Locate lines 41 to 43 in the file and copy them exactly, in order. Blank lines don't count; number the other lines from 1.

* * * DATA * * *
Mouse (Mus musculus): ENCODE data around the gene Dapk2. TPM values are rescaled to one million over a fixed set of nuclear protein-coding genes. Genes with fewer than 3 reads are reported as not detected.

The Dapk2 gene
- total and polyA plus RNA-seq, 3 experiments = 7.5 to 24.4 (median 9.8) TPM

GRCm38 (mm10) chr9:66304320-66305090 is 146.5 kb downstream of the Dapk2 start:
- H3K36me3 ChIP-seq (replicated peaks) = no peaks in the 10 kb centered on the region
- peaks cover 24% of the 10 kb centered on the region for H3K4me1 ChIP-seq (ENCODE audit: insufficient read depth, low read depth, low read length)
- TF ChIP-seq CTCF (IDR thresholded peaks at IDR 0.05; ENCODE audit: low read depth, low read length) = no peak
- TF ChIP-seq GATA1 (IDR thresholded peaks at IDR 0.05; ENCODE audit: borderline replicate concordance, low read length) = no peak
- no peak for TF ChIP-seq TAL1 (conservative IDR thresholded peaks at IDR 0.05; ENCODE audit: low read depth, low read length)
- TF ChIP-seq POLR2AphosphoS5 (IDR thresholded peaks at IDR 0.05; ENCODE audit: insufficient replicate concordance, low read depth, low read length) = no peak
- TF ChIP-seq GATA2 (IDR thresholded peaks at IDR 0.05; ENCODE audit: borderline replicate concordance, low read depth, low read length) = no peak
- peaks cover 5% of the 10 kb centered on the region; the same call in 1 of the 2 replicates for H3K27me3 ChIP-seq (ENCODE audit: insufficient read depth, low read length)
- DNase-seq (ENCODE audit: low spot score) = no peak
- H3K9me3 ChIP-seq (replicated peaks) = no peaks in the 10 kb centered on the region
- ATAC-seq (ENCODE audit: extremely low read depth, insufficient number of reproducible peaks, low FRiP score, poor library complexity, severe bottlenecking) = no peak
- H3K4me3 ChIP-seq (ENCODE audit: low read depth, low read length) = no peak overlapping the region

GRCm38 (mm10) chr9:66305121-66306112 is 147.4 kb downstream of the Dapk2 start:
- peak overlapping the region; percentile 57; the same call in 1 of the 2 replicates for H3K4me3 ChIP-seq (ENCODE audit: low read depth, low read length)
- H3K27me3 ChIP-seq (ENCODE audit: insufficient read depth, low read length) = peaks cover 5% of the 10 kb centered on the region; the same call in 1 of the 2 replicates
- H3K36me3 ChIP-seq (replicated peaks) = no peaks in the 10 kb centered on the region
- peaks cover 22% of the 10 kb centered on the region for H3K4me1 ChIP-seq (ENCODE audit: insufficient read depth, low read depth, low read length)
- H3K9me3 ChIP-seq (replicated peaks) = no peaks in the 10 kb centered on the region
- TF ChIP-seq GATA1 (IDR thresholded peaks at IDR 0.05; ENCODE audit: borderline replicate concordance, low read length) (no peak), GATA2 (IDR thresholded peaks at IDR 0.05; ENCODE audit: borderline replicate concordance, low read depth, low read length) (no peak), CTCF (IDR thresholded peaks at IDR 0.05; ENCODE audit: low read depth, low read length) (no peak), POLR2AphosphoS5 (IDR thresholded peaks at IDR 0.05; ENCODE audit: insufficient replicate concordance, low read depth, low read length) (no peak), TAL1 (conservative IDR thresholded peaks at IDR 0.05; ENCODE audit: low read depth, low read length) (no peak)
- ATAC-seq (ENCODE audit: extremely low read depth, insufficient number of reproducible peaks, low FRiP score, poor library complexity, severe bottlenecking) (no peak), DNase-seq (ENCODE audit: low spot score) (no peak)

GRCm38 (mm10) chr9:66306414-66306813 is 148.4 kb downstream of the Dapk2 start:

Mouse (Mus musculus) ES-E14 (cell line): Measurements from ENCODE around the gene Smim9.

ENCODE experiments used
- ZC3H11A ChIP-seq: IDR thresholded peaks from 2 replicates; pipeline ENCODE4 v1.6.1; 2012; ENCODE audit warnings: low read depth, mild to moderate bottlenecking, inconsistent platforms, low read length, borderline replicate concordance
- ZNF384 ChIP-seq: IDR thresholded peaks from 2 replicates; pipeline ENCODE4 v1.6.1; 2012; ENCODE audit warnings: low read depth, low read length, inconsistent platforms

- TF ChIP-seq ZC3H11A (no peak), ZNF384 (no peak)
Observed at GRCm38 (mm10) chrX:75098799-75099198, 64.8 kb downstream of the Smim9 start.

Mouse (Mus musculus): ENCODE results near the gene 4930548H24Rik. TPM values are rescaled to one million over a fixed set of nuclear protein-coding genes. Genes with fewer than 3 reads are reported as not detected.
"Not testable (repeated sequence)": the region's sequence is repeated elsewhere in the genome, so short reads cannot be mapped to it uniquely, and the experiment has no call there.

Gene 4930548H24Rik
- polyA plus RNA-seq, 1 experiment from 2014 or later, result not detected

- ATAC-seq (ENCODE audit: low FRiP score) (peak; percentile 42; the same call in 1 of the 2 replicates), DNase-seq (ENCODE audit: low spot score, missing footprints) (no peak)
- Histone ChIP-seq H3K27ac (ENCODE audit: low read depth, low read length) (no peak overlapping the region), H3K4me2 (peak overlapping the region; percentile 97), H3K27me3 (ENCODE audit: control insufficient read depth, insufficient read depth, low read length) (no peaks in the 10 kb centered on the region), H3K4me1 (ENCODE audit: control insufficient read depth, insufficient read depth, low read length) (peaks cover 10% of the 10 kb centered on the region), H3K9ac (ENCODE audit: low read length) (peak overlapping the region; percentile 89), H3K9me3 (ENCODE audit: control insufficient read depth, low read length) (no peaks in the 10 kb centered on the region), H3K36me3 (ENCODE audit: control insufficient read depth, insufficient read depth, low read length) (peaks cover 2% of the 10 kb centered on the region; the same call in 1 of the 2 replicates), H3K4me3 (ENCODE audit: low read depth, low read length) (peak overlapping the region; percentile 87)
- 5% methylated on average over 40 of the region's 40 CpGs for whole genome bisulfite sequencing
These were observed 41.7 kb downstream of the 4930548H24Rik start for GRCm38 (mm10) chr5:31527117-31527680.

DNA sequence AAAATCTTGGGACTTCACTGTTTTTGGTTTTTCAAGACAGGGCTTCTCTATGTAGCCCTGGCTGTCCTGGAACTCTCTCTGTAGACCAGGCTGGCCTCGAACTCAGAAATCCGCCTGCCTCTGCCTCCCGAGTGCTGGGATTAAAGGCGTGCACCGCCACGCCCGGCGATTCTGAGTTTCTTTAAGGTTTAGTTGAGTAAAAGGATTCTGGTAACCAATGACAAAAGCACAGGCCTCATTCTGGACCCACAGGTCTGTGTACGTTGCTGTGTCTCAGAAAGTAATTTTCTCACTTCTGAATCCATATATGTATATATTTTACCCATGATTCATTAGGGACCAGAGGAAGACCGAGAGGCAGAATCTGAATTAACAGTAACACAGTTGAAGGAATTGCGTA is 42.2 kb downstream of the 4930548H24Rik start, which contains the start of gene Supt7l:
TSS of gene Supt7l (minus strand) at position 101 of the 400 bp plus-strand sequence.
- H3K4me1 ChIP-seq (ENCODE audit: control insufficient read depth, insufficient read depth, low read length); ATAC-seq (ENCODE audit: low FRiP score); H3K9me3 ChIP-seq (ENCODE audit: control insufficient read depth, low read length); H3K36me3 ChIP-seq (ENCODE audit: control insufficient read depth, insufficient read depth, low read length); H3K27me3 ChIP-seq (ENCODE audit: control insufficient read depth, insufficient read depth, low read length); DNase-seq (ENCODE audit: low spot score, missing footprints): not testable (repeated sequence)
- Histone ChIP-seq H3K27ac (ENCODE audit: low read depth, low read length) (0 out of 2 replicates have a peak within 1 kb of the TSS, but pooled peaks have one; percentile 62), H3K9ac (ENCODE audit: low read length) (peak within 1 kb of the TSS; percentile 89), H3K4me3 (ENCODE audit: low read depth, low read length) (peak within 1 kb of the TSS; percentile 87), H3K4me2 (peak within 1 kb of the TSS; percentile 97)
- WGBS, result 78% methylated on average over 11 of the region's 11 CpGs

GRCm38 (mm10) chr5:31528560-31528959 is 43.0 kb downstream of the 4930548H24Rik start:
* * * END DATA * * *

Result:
TSS of gene Supt7l (minus strand) at position 101 of the 400 bp plus-strand sequence.
- H3K4me1 ChIP-seq (ENCODE audit: control insufficient read depth, insufficient read depth, low read length); ATAC-seq (ENCODE audit: low FRiP score); H3K9me3 ChIP-seq (ENCODE audit: control insufficient read depth, low read length); H3K36me3 ChIP-seq (ENCODE audit: control insufficient read depth, insufficient read depth, low read length); H3K27me3 ChIP-seq (ENCODE audit: control insufficient read depth, insufficient read depth, low read length); DNase-seq (ENCODE audit: low spot score, missing footprints): not testable (repeated sequence)
- Histone ChIP-seq H3K27ac (ENCODE audit: low read depth, low read length) (0 out of 2 replicates have a peak within 1 kb of the TSS, but pooled peaks have one; percentile 62), H3K9ac (ENCODE audit: low read length) (peak within 1 kb of the TSS; percentile 89), H3K4me3 (ENCODE audit: low read depth, low read length) (peak within 1 kb of the TSS; percentile 87), H3K4me2 (peak within 1 kb of the TSS; percentile 97)